UNINDENTIFIED MALE: Yeah, my house is on the bayou. And it wasn't a problem until really the bayou started to -- you know, the attic dam was released, and that's what really -- that was the game-changer today.

FINN: So where do you go from here knowing that your house is underwater and you're leaving it?

UNINDENTIFIED MALE: I've got a good friend of mine that lives here. I moved here recently. And so, his dad has graciously opened up his house. He's going to pick us up as well as my neighbor that I didn't even know before really today.

FINN: What have your neighbors and friends across Houston had been saying in these past couple of days? Who have you've been taking to?

UNINDENTIFIED MALE: Well, I don't think they know really what we've been experiencing because we've been on an island over here. I mean, we had 5 feet of water in the front and the bayou in the back. So the only way to get in and out of here was wading through water. So they were always asking, what's going on via text, but then we lost heat and gas today. And we lost the internet and the TV. We didn't have a TV today. So, you know, we had to go.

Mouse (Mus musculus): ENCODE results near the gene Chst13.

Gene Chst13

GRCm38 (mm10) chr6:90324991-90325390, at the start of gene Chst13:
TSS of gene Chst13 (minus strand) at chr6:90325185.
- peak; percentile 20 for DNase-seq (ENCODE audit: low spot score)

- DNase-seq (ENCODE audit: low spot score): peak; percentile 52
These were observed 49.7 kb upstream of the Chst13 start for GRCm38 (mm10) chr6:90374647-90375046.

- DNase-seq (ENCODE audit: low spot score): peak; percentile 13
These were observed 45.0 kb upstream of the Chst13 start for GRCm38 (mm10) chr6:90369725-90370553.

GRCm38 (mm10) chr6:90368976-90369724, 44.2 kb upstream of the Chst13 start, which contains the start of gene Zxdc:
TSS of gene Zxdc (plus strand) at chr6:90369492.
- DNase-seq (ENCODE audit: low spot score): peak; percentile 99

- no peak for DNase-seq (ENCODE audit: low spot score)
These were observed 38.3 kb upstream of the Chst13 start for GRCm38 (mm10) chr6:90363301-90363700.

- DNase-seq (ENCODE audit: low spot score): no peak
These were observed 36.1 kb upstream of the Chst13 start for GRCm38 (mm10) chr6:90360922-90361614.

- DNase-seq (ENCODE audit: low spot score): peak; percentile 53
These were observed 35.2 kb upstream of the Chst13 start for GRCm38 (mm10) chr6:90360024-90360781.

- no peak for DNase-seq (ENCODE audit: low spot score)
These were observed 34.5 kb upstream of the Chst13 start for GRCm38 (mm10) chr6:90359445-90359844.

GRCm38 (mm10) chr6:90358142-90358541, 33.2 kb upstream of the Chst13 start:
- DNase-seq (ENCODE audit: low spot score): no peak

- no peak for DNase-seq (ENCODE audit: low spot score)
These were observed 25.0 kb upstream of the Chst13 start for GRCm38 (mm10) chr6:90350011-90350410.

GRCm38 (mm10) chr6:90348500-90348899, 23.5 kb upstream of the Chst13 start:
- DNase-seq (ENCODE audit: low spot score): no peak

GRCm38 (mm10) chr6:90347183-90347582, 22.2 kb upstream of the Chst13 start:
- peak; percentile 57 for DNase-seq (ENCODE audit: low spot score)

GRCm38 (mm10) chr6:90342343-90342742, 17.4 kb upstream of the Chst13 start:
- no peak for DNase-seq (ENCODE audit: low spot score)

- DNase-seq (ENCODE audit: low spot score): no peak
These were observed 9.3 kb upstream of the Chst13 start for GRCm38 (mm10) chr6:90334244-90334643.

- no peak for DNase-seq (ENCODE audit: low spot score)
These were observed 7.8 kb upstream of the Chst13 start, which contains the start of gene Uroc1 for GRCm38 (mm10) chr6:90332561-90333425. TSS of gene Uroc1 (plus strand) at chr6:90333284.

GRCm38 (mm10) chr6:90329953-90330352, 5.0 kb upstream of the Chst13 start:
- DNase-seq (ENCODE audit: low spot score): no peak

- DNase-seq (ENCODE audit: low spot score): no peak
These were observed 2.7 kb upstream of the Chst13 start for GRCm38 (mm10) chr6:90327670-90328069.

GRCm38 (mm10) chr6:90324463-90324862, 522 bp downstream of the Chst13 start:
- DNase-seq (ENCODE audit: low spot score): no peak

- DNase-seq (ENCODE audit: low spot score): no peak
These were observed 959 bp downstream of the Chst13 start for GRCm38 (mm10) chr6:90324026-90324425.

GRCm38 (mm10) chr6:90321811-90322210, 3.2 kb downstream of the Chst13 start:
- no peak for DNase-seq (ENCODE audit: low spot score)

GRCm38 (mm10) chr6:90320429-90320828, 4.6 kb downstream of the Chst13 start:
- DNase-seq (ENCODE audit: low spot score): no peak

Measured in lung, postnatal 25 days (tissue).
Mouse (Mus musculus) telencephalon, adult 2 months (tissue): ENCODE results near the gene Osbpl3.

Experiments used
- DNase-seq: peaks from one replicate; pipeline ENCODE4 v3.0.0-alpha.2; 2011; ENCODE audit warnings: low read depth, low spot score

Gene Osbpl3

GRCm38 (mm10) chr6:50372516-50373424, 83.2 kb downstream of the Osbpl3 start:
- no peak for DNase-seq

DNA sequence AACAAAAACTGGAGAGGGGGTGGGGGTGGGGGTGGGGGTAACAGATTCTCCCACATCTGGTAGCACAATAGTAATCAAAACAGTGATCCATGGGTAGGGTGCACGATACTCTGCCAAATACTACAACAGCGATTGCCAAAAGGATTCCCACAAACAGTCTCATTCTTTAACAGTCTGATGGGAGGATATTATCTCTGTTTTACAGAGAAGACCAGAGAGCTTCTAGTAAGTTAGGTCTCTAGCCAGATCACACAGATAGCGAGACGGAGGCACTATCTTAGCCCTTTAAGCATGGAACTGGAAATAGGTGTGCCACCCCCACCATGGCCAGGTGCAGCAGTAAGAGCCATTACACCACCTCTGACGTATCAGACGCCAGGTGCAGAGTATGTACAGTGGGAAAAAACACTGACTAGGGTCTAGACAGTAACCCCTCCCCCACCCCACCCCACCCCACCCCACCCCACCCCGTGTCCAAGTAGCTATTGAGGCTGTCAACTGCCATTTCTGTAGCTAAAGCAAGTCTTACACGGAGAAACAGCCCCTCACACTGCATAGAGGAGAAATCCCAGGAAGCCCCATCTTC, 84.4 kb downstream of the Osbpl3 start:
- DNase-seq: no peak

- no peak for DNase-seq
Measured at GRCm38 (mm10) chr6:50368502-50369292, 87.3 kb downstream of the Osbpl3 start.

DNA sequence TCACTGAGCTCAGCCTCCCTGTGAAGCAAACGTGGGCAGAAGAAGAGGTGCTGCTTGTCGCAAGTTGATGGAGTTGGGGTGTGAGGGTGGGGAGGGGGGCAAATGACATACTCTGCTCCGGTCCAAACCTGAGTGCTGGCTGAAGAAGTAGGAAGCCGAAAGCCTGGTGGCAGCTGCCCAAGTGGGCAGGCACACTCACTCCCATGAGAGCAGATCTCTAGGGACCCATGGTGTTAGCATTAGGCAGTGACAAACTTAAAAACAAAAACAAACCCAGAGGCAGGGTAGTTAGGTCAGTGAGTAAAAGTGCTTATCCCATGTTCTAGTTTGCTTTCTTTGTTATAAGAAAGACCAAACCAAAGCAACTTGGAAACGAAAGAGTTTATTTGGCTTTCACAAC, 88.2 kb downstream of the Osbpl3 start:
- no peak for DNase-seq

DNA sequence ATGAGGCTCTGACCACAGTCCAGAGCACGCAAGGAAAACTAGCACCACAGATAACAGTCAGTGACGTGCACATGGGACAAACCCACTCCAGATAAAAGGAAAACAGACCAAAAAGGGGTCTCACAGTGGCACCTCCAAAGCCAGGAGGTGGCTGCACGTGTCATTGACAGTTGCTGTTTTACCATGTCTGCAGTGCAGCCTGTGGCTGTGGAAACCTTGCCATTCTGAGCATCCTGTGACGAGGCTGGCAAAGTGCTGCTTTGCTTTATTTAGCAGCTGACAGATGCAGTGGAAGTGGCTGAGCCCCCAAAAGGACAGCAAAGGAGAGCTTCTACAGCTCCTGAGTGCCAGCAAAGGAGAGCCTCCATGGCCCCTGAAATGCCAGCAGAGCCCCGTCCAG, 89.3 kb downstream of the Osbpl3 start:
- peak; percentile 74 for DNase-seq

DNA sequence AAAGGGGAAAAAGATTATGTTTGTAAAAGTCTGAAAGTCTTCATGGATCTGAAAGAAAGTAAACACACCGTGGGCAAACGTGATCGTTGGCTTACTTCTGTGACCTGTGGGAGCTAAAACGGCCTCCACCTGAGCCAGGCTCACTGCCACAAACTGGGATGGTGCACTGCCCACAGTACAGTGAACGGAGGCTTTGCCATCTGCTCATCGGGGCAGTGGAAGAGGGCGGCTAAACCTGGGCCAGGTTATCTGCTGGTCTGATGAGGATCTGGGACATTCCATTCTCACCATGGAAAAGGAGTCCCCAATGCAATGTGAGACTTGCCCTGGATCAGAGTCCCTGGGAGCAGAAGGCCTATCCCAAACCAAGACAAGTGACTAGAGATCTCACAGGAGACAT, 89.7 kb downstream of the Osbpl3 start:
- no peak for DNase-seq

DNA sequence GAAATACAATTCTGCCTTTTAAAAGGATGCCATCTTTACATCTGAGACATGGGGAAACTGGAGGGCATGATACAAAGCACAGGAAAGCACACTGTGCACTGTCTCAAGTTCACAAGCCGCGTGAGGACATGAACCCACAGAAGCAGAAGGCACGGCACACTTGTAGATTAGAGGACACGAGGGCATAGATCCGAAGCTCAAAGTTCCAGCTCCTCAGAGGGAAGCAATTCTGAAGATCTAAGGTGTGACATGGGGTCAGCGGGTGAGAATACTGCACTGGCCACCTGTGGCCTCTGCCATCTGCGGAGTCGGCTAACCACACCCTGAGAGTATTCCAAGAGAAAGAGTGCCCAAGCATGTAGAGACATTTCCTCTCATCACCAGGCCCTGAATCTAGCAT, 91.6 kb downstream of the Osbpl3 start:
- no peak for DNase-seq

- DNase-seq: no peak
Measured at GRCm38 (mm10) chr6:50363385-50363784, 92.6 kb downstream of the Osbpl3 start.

FINN: Is this the first time you've seen flooding of this level, this magnitude?

UNINDENTIFIED MALE: Yeah, this is -- I mean, this is crazy. I mean, you know, all my neighbors, all their cars are flooded. You can't even see some of the cars now. They're so underwater. And all the homes are flooded. I'm on the highest ground back there, and it's still another 10 feet. It's over.

FINN: Anything else you want to say, Scott?

UNINDENTIFIED MALE: No, I mean, the people going around our neighborhood on paddle boards, you know, letting us know that help is on the way. I mean, the Houston people are just awesome. And so I'm grateful for that.